These stories may contain descriptions of childhood trauma and abuse. Aboriginal and Torres Strait Islander people should be aware that this website may contain images, voices or names of people who may have passed away. If you need help, you can find contact details for some relevant services on our support page.

Aboriginal Australian activist, Ngingali Cullen (1942-2012), was in an institution as a child.

Ngingali Cullen (formerly Audrey Kinnear) was born at Ooldea Soak, a small settlement on the eastern edge of the Nullarbor Plain, an ancient meeting place for Aboriginal people. (The Nullarbor Plan is a semi-arid area that stretches more than 1200 km between Eyre Peninsula in South Australia and the goldfields of Western Australia).

When Ngingali was four years old – she was the youngest of May Cobby’s four children—she was taken from her family and put into the Koonibba Lutheran Mission at Ceduna, more than 777 km west of Adelaide. The Mission was opened in 1901, followed by the Koonibba Children’s Home in 1914 which set up a school for Aboriginal children.

Life at Koonibba, a so-called ‘half-castes’ home, was dormitory based, disciplined, institutionalised, but on a daily basis, ‘reasonably happy’ (Henningham).

Ngingali—or Audrey as she was then known—did well at primary school and was sent to board at Concordia College, a Lutheran private school in Adelaide, for her secondary education.

From Concordia, Ngingali trained as a nurse at the Royal Adelaide Hospital. When she graduated in 1964, Ngingali went to work in the Port Augusta hospital where she was appalled at the discrimination leveled against Aboriginal people.

That experience, plus the sudden disappearance of May Cobby with whom she had only recently reconnected, politicized Ngingali and she pressed for a coronial inquest “to highlight the lack of police action in the search for an elderly Aboriginal woman” (Henningham).

From then, Ngingali Cullen became an activist to improve conditions for Aboriginal people, especially in remote areas like Port Augusta.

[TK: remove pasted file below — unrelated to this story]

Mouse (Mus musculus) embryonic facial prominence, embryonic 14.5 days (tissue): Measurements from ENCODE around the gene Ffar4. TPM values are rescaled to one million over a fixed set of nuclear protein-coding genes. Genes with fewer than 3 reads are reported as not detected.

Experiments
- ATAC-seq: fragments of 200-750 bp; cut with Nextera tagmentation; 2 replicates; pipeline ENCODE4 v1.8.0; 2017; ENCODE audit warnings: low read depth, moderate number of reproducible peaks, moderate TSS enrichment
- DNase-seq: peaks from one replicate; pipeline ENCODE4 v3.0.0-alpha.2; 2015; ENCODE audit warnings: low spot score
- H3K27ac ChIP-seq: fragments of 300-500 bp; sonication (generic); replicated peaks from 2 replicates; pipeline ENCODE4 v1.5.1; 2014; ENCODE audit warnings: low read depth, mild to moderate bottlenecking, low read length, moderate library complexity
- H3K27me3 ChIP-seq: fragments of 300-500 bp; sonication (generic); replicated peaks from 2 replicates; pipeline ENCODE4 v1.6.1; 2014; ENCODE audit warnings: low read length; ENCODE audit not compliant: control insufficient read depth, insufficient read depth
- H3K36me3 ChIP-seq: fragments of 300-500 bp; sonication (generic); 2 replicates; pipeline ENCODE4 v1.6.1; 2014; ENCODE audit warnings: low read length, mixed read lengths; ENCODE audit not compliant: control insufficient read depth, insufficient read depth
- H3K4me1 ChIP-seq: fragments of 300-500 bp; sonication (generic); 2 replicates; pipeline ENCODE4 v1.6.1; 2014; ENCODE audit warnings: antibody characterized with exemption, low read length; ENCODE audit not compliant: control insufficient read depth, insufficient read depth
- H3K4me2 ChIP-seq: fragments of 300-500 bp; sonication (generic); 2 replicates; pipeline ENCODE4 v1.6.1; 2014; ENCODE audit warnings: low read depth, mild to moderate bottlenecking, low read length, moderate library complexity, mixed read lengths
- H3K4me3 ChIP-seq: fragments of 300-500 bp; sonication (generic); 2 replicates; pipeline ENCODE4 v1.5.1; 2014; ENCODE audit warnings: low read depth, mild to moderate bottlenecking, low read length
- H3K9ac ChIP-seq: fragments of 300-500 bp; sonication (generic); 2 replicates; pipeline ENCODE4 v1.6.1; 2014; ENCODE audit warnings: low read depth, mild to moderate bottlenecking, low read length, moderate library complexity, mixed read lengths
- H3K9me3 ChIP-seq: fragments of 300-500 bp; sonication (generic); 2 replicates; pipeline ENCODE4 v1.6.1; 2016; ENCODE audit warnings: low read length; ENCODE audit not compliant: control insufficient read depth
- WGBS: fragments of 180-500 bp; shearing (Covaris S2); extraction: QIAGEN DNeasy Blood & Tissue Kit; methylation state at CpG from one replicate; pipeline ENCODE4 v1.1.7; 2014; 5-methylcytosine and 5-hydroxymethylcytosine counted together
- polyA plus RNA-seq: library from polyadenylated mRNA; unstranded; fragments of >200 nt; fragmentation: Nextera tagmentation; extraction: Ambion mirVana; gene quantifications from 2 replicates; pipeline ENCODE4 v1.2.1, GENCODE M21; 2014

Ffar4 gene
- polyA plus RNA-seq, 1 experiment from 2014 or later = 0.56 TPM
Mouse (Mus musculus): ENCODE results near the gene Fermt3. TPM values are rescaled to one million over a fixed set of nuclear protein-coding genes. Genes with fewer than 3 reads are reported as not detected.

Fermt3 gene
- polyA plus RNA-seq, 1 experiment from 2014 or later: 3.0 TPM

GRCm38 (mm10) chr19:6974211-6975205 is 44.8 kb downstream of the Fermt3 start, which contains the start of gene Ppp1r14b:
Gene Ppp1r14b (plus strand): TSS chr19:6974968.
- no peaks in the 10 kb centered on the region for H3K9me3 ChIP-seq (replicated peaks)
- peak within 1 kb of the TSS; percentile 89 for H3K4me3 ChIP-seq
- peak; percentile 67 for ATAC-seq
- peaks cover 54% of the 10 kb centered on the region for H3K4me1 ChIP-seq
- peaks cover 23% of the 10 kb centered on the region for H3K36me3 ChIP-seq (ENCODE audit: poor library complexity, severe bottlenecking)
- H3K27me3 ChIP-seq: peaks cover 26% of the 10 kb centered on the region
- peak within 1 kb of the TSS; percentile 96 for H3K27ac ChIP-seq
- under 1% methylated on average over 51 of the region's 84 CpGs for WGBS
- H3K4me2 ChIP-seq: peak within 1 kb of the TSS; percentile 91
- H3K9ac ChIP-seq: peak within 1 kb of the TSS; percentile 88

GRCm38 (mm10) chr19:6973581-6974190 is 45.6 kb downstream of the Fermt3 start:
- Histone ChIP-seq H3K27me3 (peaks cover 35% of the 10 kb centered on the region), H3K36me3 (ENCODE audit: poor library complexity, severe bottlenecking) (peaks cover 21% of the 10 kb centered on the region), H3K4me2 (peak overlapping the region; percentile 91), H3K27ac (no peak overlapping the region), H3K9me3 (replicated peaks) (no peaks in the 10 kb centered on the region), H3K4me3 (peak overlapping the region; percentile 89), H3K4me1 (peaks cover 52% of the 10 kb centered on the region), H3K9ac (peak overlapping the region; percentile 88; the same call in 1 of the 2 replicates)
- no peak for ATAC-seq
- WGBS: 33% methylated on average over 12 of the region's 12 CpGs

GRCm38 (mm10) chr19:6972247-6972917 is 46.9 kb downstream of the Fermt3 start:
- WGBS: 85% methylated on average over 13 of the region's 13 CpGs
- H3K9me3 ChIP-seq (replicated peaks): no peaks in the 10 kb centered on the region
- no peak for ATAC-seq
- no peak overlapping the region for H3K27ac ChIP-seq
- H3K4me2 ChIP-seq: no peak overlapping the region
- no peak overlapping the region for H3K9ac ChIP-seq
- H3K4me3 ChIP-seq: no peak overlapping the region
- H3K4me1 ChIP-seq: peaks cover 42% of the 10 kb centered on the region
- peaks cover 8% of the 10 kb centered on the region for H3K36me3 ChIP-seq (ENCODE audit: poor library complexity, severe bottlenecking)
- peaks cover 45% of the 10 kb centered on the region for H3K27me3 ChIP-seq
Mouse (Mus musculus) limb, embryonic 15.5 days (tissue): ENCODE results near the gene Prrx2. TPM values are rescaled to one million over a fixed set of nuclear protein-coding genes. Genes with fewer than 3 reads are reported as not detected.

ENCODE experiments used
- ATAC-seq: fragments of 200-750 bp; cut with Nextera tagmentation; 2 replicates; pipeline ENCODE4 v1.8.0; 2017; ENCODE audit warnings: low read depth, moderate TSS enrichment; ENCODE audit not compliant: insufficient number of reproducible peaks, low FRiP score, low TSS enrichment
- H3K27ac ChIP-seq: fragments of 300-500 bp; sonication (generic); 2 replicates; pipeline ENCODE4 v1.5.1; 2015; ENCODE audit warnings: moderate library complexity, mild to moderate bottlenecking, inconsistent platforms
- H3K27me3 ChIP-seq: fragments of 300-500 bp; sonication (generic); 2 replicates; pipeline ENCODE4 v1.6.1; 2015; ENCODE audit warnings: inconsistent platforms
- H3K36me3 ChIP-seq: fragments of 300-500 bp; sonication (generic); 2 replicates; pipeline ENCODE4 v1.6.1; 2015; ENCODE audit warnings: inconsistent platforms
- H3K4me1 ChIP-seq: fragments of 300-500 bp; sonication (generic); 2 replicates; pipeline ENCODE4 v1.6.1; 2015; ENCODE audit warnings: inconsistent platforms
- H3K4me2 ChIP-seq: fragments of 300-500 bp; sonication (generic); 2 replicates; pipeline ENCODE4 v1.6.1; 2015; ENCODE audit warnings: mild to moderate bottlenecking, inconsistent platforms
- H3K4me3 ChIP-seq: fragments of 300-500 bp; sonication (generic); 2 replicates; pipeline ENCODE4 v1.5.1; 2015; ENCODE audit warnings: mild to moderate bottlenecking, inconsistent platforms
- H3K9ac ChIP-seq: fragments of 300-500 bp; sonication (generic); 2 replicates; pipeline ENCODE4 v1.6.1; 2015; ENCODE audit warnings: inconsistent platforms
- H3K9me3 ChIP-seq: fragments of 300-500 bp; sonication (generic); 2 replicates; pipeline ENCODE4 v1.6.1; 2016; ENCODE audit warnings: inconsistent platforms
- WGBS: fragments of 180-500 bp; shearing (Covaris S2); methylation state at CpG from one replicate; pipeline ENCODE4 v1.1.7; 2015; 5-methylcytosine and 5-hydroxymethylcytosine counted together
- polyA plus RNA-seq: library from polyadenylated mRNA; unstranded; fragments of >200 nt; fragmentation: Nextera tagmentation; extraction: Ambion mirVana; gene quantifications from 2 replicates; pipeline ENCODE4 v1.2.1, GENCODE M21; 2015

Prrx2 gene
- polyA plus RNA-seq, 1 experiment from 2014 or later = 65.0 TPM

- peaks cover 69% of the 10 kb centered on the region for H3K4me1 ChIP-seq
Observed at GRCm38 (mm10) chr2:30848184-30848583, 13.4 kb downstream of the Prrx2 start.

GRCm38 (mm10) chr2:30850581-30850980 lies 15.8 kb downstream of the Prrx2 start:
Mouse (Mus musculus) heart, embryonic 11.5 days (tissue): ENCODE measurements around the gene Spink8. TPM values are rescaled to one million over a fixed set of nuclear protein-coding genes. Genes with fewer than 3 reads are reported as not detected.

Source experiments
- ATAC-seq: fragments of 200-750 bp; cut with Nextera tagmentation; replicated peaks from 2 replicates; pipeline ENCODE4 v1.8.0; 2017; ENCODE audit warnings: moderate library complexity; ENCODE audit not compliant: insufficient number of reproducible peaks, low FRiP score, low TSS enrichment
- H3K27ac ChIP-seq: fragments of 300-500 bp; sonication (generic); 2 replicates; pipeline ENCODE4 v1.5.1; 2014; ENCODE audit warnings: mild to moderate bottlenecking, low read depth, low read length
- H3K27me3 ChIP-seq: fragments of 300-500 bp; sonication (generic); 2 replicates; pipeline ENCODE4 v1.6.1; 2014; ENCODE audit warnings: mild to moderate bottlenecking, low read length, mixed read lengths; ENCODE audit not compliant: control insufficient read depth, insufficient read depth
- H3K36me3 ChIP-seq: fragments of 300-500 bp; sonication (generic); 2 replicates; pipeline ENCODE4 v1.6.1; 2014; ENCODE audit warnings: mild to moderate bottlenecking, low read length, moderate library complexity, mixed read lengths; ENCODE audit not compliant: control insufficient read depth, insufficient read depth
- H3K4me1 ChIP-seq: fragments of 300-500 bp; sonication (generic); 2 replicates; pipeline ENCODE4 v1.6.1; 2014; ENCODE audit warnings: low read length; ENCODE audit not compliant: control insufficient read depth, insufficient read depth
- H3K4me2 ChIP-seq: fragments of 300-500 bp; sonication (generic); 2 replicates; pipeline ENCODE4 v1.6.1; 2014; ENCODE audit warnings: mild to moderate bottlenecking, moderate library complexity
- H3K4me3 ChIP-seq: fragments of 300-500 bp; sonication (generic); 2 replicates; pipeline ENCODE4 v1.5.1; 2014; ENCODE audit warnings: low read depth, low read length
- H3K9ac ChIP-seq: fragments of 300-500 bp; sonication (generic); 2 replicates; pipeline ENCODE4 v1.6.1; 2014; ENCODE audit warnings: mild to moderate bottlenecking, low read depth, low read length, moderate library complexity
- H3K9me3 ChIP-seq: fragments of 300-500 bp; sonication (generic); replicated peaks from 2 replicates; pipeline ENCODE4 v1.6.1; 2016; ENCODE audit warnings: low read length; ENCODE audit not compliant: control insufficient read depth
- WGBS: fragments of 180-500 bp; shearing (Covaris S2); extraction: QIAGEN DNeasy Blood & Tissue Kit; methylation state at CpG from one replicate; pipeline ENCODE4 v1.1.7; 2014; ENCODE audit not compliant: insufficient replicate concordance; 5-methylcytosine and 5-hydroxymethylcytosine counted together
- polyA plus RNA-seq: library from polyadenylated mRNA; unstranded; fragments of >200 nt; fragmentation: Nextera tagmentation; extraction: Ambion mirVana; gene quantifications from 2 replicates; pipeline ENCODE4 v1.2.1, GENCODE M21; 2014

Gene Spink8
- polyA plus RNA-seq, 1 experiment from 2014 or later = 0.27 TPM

She was instrumental in setting up a centre for Aboriginal women in Port Augusta and established regional health programs in northern South Australia. She was the linchpin for the Aboriginal community in Port Augusta (Henningham).

During the 1990s Ngingali worked in Canberra, developing health policies for Aboriginal people, and working for the Office of Indigenous Affairs.

She was also closely involved in establishing the first ‘Sorry Day’ on May 26, 1998, twelve months after the Bringing Them Home Report—an inquiry into the forced removal of Aboriginal children from their families—was presented to the federal parliament. National Sorry Day is now an annual event.

In 1997 Ngingali’s adopted daughter, Ali, sought out her mother.

…I had repeated her history before I knew my history, because I had relinquished a son at the same age as mother, and hadn’t met him yet – I had to wait until he was eighteen. I met mum and four years later I was playing her role with my son.

I think the other thing that I loved about meeting mum [Ngingali] was that I was encouraged to have close connections with her two sisters, who are also my mothers Aboriginal-way. All of a sudden I had three mothers, and that was a real blessing (Archibald-Binge).


Archibald-Binge, Ella. “Mother’s Day 2016: Until I met mum, I didn’t know who I was.” NITV News, 6 May 2016.

Bond, John. “Champion of healing and Sorry Day. Ningali Cullen. Nurse, Activist 1942-105-12.” The Age, 26 May 2012.

George, Gary. “Koonibba Mission (1901 – 1975).” Find & Connect, 2017.

Seselja, Loui. “Cullen, Ngingali (1942-2012).” The Australian Women’s Register, 2019.

Image available here.